Dang and Blast! CEO of Ulysse Nardin Patrick Pruniaux
The eternal struggle in the world of Swiss watchmaking is the battle brands have when balancing innovation and heritage.
Most brands will either try to persuade you that while they continue to push the boundaries of watchmaking in the 21st century, they are all still grounded in the time-honoured principles established centuries ago, or vice versa.
In general, the more heritage a brand can justify to have, the more kudos it can claim. Although, too much reliance on heritage and not enough innovation can leave it seeming out of touch with the needs of contemporary customers. So how does one manage this tricky balancing act?
“Authenticity – that is the key thing people want from brands today,” says Patrick Pruniaux, the CEO of Ulysse Nardin. “I am cautious when I use that word, because everyone uses it all the time, but I really believe that is what we deliver as a watchmaker.”
On the heritage-innovation matrix, Ulysse Nardin scores pretty highly. The brand can trace its history back to 1860, when the original Mr. Nardin began making precision chronometers for sea-faring boats. While today the manufacturer is one of the leading producers of Tourbillon complications in the world. In terms of innovation, Ulysse Nardin made a big splash in 2001 when it introduced the world to a completely new type of watch, The Freak – a collection so removed from its contemporaries that The New York Times would later dub it as one of the 10 modern watches that reshaped the industry.
“When we released The Freak, it was a revolution. We showed that watches could be more playful, but with a complex movement and a super bold design,” he says. “I think we have carried on that spirit with this brand new collection the Blast.”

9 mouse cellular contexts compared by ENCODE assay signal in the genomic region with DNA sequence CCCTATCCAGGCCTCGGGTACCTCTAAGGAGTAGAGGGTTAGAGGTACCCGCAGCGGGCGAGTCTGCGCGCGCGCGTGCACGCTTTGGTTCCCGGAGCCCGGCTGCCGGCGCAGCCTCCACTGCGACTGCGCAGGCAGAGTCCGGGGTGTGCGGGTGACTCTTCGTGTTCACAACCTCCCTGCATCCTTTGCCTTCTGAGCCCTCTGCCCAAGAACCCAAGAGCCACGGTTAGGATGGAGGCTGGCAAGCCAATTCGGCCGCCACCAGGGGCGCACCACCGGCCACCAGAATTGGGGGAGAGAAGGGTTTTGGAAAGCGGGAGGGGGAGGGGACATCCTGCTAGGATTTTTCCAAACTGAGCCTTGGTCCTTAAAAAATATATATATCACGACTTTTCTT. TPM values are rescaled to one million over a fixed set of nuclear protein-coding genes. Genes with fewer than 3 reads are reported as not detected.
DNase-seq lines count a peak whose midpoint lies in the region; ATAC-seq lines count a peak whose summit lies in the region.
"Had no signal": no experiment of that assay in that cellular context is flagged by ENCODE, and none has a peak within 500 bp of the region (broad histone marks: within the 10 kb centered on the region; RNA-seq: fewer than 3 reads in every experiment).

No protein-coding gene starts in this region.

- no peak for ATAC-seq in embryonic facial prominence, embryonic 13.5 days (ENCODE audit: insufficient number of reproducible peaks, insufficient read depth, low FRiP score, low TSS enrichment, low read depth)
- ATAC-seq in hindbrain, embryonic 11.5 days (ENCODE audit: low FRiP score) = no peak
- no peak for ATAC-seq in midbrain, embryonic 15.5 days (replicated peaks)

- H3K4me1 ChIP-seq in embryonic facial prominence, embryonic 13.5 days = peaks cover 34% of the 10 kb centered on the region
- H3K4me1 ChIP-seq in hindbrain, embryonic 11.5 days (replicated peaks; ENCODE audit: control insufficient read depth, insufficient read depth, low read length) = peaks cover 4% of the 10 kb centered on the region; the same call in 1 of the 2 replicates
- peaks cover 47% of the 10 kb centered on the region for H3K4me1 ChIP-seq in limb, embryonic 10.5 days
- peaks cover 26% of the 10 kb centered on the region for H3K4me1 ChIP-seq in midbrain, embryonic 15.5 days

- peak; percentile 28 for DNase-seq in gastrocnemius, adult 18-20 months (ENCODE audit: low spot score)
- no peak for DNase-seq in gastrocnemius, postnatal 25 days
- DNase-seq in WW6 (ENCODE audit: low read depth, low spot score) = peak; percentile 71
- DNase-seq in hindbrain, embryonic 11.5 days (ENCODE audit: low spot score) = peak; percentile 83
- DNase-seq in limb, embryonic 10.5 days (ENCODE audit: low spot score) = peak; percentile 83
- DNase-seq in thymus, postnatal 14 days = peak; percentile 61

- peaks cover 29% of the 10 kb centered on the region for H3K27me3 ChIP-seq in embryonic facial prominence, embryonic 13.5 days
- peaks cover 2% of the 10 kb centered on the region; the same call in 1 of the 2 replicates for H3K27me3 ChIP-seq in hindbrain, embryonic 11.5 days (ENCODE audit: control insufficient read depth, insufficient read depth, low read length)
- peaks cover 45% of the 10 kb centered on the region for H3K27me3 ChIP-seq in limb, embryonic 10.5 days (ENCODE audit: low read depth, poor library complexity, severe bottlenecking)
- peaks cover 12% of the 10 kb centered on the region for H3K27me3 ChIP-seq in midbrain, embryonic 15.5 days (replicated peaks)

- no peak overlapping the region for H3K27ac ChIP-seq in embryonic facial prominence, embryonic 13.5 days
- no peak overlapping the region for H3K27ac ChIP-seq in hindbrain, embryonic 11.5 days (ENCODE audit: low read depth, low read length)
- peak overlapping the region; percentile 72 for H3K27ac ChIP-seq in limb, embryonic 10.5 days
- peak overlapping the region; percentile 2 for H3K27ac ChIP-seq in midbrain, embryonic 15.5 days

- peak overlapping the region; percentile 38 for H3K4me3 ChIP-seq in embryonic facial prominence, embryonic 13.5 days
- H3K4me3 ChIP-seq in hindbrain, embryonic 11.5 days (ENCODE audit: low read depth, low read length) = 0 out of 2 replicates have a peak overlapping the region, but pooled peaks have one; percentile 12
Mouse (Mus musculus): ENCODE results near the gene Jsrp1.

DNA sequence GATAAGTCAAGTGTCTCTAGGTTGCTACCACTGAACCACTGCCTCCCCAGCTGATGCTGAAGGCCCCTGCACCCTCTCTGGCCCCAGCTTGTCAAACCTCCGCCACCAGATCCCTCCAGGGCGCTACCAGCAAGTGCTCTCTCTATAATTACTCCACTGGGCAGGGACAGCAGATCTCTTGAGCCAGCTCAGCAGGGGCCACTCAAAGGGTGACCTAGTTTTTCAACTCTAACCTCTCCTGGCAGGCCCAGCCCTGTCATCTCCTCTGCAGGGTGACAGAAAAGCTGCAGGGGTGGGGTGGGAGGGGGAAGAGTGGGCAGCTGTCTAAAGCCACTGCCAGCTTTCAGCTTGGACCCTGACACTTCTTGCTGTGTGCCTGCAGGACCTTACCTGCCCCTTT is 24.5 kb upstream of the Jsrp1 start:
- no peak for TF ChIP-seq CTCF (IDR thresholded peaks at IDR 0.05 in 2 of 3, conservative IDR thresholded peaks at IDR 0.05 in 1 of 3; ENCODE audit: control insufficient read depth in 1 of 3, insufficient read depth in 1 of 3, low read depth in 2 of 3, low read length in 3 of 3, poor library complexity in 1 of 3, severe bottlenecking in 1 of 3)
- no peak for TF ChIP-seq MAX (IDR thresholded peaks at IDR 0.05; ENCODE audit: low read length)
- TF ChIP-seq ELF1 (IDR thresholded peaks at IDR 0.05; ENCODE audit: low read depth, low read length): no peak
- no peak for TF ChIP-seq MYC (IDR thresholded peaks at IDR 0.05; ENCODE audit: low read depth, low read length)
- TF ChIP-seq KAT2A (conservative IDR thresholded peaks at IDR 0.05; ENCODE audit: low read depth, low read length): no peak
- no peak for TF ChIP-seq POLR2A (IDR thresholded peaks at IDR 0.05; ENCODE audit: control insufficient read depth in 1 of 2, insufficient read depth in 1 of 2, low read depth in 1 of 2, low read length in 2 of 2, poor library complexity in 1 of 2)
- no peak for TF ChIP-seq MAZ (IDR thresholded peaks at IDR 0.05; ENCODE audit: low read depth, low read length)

The Blast is Ulysee Nardin’s latest attempted disruption of the watch industry. Certainly on the innovation side of the scale, the brand new line is an evolution of the company’s successful Executive Collection – sharing its skeletonized hallmarks and design elements including the 3-horned strap fixing and ‘big square’, but the main selling point is how it uses its tourbillon.
“When we create a new collection we always ask ourselves ‘why should it exist?’. If the answer is ‘because we’ve identified a business opportunity, then that is fundamentally wrong,” says Pruniaux. “The reason the Blast exists, is because it carries the idea of how to carry a tourbillon in a very contemporary and modern way. Most tourbillon watches on the market are not made to be worn every day, and I believe a piece express who you are, so it should be able to stay on your wrist all the time regardless of what you do or where you are.”
Aesthetically, the Blast is very masculine. Its shape-within-a-shape-within-a-shape geometry is striking as the “X” and framed rectangle are prominently displayed within the circular case.
The 45mm piece is made from titanium with a PVD/DLC coating, and the caliber UN-172 movement is powered by an automatic, open-worked skeleton tourbillon with a micro-rotor – which gives it a three-day power reserve.
There is no doubt that this is a top piece of modern watchmaking, and Pruniaux will openly admit that you’re unlikely choose an Ulysse Nardin piece as your first watch purchase. It is a brand for someone who knows about watchmaking.
“People may not know the brand at first, but they get attracted by the aesthetics of a product. Only then do they delve deeper into the history of the brand – and it is the authenticity that keeps them there,” says Pruniaux. True to his word, when it comes to his belief about authenticity.
“I really believe a brand has a ‘soul’,” says Pruniaux, “and the soul of this company is first and foremost to be a technical company that specialized in marine instruments, but one that tries to innovate within every generation.”
Blast, by Ulysse Nardin is available from AED182,500
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